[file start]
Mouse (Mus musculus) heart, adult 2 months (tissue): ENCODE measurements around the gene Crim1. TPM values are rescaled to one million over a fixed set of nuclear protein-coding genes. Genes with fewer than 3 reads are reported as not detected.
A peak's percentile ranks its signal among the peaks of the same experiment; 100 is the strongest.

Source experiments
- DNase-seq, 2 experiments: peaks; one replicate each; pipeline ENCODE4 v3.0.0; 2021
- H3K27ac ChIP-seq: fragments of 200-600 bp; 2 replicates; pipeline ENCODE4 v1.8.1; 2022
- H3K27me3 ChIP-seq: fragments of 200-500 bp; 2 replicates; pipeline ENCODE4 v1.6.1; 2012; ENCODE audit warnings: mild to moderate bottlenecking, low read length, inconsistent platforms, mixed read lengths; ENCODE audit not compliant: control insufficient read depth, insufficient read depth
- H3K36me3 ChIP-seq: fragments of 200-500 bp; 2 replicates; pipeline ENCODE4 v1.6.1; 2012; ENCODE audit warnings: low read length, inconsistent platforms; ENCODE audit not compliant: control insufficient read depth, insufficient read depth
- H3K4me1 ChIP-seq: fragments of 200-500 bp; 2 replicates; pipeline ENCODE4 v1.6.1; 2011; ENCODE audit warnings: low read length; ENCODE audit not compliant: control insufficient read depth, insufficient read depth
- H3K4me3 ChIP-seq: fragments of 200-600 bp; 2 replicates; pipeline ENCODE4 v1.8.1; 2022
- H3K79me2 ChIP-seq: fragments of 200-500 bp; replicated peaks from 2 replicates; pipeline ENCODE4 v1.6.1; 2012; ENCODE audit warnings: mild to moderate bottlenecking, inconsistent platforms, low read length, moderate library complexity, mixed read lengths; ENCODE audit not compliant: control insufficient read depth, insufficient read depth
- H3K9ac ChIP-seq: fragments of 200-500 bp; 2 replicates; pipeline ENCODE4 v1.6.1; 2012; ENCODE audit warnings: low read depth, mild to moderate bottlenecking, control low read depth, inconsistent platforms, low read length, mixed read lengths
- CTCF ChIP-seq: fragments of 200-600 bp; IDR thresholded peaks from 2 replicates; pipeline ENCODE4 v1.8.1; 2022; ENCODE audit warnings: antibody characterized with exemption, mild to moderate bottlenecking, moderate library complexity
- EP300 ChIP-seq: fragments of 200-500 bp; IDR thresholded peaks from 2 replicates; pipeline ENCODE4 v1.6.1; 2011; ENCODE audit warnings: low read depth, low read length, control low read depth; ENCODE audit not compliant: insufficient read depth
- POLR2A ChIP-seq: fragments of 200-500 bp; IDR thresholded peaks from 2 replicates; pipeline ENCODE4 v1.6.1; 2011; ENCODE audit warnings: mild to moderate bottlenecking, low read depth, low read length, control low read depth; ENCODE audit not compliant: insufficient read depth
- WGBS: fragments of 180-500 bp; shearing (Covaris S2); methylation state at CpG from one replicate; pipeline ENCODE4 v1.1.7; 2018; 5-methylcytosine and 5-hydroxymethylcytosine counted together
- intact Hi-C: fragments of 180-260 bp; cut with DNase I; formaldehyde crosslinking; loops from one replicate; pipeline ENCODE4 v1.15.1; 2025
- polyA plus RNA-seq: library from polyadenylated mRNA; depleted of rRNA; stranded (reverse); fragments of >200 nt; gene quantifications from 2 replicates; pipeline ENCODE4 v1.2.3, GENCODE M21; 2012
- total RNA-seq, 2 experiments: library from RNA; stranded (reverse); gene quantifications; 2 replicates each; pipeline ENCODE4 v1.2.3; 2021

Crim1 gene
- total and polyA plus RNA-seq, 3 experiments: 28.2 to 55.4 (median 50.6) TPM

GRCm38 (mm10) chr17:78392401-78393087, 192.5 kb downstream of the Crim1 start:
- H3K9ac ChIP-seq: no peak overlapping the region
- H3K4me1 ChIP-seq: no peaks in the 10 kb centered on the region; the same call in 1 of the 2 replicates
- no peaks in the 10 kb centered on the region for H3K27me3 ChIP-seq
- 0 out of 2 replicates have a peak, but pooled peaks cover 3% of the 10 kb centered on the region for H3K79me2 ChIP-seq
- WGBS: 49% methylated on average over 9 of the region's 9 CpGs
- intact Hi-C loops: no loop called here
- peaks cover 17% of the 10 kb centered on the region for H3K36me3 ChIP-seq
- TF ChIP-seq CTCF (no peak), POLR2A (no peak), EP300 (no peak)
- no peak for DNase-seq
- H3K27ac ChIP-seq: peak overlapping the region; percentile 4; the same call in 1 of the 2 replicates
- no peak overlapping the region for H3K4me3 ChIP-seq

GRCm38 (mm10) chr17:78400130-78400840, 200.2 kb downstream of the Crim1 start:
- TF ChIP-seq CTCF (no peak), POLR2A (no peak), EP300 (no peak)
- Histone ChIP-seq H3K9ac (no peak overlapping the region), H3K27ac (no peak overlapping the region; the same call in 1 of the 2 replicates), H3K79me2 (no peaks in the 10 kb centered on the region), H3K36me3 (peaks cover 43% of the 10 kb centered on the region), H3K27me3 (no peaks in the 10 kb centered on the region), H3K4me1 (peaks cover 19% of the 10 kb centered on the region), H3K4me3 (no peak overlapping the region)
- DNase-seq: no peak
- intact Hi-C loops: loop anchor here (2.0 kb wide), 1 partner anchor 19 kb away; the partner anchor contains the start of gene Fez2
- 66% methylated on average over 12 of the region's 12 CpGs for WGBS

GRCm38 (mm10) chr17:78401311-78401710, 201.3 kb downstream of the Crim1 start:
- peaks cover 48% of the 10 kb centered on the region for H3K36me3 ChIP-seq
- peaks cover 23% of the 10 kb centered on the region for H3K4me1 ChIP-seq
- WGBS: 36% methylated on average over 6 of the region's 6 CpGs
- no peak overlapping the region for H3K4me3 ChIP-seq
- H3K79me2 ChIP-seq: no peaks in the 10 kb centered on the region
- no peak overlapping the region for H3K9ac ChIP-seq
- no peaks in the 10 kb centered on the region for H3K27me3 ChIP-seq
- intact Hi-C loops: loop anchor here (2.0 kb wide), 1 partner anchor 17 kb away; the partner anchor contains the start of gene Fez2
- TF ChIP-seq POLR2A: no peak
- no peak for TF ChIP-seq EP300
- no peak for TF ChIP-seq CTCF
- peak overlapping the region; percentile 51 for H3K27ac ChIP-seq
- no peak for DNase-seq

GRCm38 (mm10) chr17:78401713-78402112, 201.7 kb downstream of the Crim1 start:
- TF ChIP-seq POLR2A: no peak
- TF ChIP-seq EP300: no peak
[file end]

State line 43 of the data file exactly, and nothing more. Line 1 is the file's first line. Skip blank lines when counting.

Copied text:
- no peak overlapping the region for H3K4me3 ChIP-seq